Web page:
Due to the subsequent War of Attrition that lasted until 1970, Sinai remained a very dangerous region, with combat on various scales. President Anwar Sadat tried multiple times to find a solution for Sinai, engaging in yet another war in 1973. It was not until the Camp David Accord was signed in 1979 that Sinai was gradually vacated by Israel; the Gaza Strip remained under Israeli control.
Palestinian resistance to Israeli control has led to the building of an estimated 1,200 or more tunnels that run between Egypt and the Strip for the transfer of goods, from food, medicine, and books, to fuel, car parts, and weapons.
Terrorist attacks and refugee kidnappings
Since the Second Palestinian Intifada (began in 2000), Sinai has been the scene of terrorist attacks by Islamist militants of either Egyptian or Palestinian nationality, or both. Attacks on tourist resorts took place in 2004, 2005, and 2006. The deadliest of these attacks was in Sharm al-Sheikh in 2005, when 88 people were killed.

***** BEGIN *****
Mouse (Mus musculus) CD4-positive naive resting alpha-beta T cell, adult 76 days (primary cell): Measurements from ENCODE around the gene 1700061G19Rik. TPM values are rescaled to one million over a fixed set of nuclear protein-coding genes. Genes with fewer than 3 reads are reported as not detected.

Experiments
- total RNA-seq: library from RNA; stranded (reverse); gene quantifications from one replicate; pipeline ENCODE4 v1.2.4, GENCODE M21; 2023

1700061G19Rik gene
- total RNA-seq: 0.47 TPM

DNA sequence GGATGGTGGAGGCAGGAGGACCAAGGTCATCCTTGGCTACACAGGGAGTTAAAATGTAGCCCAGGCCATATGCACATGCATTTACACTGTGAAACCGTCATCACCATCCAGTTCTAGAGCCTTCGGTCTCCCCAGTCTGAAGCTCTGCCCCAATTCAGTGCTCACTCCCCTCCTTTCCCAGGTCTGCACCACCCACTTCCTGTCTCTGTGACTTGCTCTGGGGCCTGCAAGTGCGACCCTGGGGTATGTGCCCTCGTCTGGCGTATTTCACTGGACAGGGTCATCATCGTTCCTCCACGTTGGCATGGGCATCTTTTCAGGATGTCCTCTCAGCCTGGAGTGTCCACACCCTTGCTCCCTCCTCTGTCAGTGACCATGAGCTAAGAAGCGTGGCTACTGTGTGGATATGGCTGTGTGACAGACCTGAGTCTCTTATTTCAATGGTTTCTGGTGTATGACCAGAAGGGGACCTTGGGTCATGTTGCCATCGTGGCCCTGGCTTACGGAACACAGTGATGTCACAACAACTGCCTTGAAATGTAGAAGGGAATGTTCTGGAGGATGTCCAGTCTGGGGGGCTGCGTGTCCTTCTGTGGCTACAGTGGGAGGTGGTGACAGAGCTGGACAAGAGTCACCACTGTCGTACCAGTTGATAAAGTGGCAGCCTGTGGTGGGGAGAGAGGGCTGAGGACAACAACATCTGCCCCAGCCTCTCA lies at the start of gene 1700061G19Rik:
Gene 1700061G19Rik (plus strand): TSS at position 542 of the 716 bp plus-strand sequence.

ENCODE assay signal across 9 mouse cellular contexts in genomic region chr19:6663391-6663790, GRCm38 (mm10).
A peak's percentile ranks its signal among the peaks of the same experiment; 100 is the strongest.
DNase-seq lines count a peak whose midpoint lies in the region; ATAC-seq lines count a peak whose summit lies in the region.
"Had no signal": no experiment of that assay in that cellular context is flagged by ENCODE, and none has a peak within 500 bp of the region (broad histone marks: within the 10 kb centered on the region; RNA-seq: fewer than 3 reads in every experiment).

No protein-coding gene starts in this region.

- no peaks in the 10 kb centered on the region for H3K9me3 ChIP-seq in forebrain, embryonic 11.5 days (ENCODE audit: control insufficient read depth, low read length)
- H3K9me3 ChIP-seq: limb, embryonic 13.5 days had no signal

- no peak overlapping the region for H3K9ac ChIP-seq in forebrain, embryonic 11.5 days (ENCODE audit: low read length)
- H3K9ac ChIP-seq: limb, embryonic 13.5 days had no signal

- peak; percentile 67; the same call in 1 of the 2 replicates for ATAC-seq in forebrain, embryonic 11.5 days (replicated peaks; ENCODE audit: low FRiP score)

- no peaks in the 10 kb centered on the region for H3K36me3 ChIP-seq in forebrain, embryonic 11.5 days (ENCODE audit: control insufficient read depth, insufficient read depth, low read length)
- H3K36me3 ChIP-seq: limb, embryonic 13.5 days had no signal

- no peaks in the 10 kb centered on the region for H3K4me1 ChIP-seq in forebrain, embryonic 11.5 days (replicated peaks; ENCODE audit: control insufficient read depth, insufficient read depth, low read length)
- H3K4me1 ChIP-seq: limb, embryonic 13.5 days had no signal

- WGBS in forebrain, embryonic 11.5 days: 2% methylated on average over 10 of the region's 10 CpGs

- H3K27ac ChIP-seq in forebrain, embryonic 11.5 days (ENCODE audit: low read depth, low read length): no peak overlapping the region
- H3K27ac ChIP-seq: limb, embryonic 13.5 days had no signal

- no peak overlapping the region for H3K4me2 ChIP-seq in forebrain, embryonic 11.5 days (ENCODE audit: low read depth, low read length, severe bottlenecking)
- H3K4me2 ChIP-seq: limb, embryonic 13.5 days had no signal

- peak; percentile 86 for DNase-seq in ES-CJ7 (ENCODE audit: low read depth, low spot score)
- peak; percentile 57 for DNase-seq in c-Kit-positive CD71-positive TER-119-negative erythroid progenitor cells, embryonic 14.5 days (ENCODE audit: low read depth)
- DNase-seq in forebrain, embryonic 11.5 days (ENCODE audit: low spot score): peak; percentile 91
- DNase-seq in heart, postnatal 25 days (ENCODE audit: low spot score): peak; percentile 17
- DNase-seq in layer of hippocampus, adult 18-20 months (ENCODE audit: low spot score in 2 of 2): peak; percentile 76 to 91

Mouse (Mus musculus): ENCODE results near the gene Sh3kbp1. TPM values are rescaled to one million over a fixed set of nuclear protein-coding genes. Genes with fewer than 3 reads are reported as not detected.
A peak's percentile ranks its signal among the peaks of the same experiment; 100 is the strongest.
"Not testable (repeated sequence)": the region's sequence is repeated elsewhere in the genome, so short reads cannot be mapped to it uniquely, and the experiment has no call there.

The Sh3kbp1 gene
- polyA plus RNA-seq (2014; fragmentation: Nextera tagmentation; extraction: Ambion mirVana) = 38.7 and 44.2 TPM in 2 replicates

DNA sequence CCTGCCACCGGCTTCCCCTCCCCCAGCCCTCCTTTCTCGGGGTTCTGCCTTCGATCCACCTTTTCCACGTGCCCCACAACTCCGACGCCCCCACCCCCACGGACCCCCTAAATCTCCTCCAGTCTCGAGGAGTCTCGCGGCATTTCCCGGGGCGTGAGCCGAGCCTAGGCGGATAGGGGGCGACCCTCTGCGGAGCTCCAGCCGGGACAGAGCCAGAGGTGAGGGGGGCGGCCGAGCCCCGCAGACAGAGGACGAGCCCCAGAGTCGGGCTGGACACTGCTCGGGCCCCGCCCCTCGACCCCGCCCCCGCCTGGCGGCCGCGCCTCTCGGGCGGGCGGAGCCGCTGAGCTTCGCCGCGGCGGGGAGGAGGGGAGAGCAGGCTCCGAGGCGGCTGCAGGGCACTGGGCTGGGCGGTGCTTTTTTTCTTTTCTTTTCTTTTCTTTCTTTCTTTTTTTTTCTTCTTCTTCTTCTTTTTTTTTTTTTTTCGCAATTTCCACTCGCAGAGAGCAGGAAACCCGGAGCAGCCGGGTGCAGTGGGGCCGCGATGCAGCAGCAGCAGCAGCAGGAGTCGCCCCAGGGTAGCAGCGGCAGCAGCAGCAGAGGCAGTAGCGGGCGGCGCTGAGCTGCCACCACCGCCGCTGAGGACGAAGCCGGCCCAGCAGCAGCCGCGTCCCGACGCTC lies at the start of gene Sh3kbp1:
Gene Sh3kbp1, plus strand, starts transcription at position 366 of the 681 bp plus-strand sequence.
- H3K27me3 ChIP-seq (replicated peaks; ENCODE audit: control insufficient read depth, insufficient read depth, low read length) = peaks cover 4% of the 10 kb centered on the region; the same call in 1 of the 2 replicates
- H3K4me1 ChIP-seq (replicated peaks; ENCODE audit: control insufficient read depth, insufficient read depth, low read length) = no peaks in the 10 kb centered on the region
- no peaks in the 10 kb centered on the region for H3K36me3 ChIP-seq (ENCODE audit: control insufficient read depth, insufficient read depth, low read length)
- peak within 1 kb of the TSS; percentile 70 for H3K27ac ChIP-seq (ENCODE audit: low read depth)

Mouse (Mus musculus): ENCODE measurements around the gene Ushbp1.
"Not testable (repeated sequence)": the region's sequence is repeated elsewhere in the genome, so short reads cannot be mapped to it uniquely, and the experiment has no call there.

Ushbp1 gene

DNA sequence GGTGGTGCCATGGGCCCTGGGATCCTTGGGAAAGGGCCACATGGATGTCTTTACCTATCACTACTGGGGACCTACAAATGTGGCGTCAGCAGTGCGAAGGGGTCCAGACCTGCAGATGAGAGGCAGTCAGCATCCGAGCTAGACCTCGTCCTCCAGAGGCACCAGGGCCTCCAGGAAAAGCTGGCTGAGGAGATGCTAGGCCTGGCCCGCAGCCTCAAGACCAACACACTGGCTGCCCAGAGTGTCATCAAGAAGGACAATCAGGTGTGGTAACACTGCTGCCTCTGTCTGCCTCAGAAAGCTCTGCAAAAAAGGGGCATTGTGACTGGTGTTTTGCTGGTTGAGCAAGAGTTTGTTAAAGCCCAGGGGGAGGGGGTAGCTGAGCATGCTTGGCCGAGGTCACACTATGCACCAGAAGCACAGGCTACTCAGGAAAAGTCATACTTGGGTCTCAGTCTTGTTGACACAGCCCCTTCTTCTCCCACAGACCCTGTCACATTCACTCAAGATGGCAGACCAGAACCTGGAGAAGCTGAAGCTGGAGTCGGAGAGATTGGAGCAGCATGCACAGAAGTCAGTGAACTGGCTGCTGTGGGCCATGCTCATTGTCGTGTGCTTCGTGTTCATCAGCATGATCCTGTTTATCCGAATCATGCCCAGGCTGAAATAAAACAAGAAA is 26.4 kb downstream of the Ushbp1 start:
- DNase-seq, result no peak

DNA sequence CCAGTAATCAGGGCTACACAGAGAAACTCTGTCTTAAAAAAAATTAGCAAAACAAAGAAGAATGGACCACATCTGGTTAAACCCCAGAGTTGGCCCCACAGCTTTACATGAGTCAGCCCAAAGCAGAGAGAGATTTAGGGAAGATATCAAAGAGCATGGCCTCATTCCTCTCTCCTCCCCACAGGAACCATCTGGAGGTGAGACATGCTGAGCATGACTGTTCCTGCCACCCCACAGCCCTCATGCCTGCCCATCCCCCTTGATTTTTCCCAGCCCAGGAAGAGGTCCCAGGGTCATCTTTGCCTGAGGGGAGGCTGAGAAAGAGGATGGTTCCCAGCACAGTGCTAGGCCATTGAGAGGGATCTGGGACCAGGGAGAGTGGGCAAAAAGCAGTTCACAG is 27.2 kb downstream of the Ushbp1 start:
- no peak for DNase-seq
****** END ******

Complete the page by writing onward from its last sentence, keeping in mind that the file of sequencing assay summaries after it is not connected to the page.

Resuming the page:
The most recent terrorist attack, in 2012, took place on the Egyptian-Israeli border, near the town of Rafah. Israeli and Egyptian intelligence were both aware of an impending attack. The Israelis took measures, but the Egyptians did not take the matter as seriously, perhaps because it was deemed impossible that such an attack could take place during the holy month of Ramadan. Nobody claimed the attack, in which sixteen Egyptian soldiers and an unknown number of perpetrators were killed. It is believed that it was executed by people belonging to a global terrorist network, assisted by the Sinai Bedouins.